More than seven years after some $500 million was spent to develop a Continuously Operating Reference Station (CORS) Network in Guyana, the Government today said is now being forced to spend $93 million to repair a defunct system which was never operationalized.
Commissioner of the Guyana Lands and Surveys Commission Trevor Benn told reporters on Tuesday that much of the equipment at the stations which were developed have gone into disrepair but he stressed the need and importance of the CORS network becoming functional.
The contract between the government and Ordnance Survey International Services Limited was signed on Tuesday, allowing for work to commence on the project.
Benn said it is regrettable that such a large sum was spent by the previous government to put the infrastructure in place which was never used for the purposes intended.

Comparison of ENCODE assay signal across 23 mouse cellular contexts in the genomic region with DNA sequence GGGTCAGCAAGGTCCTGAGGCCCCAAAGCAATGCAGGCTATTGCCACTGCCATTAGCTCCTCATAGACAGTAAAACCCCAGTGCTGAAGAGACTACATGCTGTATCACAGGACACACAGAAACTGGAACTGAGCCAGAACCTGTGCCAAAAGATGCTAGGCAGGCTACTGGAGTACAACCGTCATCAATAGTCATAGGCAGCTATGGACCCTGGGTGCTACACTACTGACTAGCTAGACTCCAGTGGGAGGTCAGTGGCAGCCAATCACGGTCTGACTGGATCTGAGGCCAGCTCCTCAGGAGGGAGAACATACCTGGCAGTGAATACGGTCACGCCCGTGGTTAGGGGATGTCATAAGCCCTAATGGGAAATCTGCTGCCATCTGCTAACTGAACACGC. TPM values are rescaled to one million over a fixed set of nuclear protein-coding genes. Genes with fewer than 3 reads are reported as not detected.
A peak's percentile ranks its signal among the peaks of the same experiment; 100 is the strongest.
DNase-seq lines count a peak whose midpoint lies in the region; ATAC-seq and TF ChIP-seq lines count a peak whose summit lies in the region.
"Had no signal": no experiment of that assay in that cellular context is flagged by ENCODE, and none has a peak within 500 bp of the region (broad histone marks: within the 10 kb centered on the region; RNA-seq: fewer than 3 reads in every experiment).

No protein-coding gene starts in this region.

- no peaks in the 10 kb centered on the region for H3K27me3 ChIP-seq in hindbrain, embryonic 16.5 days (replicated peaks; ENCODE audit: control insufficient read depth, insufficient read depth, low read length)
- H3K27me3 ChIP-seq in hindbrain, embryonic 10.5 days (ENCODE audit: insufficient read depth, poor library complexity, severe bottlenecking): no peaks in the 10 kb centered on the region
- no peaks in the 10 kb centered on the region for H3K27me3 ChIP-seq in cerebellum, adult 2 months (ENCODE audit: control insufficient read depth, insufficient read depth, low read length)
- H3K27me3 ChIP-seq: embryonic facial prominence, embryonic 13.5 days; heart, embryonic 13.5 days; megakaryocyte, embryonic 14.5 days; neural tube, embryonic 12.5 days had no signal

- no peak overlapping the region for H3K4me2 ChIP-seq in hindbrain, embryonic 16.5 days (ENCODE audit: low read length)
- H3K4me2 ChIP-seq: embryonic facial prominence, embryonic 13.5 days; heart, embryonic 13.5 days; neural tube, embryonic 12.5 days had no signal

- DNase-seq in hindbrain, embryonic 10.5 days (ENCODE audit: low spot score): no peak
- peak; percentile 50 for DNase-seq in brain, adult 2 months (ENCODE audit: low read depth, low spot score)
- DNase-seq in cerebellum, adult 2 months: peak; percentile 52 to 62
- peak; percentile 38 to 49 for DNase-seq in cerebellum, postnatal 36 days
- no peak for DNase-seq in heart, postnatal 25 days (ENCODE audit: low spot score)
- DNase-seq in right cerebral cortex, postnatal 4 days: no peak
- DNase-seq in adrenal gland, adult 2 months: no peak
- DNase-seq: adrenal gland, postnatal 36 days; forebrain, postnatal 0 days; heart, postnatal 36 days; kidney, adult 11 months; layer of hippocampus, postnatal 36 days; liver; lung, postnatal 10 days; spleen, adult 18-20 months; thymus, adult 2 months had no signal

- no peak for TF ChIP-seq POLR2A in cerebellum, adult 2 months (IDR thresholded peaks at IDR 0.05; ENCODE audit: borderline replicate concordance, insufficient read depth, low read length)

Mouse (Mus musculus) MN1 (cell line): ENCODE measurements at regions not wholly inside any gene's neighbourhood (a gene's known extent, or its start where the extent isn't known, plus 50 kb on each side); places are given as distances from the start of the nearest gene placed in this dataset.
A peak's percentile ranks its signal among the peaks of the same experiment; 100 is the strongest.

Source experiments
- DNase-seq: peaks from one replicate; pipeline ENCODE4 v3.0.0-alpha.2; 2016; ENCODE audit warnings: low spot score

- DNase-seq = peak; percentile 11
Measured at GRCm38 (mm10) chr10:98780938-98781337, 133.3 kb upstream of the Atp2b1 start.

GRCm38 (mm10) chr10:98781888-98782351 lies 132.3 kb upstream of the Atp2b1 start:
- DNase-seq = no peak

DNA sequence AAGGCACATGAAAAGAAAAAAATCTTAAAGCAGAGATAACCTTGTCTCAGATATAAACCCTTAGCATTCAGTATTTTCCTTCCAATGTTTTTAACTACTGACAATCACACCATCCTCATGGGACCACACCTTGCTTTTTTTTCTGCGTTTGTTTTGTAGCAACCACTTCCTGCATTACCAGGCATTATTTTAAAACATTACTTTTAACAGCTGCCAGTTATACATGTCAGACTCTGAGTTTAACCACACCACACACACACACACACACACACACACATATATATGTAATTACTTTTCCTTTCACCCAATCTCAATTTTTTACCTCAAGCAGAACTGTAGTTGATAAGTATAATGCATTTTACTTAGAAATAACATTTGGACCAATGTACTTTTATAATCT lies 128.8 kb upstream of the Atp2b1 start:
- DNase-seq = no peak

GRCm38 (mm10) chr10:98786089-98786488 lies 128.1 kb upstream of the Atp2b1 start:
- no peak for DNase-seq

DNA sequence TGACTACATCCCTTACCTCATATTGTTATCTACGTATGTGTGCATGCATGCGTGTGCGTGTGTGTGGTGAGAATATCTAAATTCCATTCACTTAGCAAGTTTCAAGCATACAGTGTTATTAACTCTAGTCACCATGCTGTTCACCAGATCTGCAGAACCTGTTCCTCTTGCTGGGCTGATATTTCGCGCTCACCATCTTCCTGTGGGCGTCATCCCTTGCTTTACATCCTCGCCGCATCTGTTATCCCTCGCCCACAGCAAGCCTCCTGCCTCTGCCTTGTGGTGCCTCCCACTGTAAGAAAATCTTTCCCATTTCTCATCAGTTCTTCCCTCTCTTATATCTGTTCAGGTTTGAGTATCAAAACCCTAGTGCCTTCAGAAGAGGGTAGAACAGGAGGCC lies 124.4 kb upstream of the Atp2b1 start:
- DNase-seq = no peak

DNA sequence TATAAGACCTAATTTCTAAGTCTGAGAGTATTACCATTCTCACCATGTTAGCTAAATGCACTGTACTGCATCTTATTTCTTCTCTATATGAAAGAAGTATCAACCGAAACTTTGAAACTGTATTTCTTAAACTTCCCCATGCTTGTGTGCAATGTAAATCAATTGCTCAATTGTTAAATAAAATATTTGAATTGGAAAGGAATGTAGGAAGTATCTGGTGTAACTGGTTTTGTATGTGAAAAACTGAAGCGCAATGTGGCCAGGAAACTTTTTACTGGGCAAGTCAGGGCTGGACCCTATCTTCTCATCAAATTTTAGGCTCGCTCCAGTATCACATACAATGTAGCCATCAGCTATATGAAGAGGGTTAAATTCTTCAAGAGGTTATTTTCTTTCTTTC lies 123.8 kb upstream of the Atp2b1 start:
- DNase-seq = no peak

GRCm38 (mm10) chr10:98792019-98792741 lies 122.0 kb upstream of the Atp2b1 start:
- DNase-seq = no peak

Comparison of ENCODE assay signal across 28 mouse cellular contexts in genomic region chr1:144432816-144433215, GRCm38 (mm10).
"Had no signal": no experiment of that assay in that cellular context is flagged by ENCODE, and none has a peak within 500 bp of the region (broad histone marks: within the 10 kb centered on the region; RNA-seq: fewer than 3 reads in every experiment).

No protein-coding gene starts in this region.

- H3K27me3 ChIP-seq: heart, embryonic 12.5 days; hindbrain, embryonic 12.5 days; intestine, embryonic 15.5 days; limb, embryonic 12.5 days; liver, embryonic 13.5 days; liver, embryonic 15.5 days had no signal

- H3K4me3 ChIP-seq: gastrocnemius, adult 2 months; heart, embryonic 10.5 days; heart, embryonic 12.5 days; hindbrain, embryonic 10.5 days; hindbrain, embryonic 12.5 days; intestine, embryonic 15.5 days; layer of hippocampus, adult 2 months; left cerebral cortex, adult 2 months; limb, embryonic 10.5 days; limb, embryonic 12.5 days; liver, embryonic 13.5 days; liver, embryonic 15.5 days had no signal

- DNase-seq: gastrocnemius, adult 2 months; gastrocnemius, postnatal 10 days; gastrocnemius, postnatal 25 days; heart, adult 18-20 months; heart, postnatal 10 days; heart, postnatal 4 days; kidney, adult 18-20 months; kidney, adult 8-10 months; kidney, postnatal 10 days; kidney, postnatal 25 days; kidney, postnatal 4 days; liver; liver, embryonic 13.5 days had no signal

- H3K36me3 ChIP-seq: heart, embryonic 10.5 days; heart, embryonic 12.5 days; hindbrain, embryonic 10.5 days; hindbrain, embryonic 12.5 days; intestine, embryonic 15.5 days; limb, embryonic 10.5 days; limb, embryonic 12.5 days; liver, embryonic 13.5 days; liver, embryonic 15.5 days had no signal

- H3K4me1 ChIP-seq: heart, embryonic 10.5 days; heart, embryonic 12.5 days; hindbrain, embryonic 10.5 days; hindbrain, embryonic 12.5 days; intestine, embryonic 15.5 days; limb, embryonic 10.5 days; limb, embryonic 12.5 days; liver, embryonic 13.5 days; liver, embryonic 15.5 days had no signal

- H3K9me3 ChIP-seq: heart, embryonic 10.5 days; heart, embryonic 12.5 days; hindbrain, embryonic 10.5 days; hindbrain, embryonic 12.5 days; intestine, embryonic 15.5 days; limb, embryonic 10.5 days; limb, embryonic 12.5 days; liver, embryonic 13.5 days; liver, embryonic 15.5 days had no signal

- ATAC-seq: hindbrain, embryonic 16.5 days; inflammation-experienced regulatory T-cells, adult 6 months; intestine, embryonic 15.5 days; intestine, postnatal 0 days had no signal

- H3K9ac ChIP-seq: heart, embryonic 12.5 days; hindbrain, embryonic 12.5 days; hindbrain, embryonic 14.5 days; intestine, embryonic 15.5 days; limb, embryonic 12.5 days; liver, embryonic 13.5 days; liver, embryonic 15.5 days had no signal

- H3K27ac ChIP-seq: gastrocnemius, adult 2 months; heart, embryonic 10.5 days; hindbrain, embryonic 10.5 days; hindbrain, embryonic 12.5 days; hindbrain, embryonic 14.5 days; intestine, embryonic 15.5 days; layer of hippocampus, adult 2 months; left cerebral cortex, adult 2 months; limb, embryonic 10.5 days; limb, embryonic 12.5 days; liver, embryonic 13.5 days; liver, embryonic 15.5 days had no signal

The project seeks to establish and sustainably maintain a modern, robust and accurate national geodetic positioning network for Guyana.
Benn said the network will be of benefit to several sectors including surveying, mining, agriculture and construction. It will provide accurate base date to these sectors for use in developing the country’s water and land resources.
“A lot of projects are failing because of a lack of base data and we are happy about this move… we will closely monitor the progress of the project,” he added.
The Company contracted to carry out the work will have to establish full functionality and usability of the existing network, Assist the Commission to procure and deploy specialist equipment for the network, ensure the network is coordinated and design and implement action plans to ensure sustainability.
The contract was signed between Commissioner Benn and Mr. Peter Hedlund, Managing Director of Ordnance Survey International Limited.
Minister of State Joseph Harmon was present to support the commencement of the project. Offering brief remarks, he said the project is important for the development of Guyana in keeping with the Government’s green state development strategy.
He said it will help the Commission to fulfill a main aspect of its mandate which is to conduct surveys of Guyana’s land and water resources so as to develop sustainable land use policies.
Work on repairing the old CORS network and ensuring its usability has already begun.